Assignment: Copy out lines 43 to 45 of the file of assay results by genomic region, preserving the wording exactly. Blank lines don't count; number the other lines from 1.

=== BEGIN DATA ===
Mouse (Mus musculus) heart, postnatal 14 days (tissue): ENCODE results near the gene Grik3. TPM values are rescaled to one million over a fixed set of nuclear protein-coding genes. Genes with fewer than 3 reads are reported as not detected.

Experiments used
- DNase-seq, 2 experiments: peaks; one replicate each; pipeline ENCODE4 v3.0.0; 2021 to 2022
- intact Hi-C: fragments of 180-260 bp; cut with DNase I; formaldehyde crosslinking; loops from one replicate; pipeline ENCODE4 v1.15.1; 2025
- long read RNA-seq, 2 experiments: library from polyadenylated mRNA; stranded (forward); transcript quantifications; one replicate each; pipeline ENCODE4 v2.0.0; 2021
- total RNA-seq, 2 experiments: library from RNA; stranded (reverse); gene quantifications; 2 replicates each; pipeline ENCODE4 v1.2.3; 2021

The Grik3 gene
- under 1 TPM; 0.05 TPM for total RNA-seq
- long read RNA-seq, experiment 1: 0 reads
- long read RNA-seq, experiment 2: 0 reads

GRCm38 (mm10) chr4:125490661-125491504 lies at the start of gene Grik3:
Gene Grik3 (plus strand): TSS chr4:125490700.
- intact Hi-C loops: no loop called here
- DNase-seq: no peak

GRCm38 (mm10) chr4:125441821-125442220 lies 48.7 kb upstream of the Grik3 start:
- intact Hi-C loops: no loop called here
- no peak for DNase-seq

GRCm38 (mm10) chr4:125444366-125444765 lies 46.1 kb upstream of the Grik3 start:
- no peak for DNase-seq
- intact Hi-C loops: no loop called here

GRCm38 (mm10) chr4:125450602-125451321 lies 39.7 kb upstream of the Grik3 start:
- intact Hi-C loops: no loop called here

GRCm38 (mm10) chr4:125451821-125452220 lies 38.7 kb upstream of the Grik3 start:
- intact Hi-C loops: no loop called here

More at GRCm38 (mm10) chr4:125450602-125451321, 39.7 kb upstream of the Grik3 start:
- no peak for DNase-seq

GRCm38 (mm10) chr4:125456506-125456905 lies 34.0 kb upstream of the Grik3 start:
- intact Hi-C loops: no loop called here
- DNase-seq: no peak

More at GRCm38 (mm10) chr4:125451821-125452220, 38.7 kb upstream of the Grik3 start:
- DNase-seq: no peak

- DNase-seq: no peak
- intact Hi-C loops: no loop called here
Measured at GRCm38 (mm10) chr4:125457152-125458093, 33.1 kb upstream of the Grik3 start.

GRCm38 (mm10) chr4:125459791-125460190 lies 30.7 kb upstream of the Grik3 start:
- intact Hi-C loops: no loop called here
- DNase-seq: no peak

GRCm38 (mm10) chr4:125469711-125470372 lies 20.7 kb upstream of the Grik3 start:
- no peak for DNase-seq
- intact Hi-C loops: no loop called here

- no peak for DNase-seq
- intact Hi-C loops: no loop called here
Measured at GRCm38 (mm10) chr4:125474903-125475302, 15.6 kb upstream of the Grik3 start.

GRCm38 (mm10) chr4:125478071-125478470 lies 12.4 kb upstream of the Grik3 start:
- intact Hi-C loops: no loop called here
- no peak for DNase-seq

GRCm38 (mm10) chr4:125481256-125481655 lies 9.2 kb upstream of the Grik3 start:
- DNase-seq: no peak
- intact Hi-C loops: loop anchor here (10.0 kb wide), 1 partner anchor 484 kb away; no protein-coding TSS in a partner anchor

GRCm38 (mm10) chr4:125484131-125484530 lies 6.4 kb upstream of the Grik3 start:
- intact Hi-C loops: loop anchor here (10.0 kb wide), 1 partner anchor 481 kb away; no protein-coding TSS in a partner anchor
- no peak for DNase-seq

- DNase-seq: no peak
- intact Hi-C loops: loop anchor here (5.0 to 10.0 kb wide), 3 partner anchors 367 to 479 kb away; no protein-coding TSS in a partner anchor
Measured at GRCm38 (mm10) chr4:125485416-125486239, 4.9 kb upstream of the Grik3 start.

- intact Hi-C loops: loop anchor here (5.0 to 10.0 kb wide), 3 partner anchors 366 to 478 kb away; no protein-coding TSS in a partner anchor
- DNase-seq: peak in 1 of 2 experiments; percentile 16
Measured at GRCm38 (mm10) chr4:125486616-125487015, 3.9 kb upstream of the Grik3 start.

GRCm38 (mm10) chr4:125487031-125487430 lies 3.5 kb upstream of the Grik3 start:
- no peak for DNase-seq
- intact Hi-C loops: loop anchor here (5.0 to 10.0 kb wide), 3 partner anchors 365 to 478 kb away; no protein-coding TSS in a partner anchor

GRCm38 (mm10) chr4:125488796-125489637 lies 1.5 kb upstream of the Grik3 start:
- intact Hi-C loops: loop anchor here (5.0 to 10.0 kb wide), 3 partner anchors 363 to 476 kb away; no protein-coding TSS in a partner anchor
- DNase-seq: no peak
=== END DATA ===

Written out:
Measured at GRCm38 (mm10) chr4:125474903-125475302, 15.6 kb upstream of the Grik3 start.

GRCm38 (mm10) chr4:125478071-125478470 lies 12.4 kb upstream of the Grik3 start:
- intact Hi-C loops: no loop called here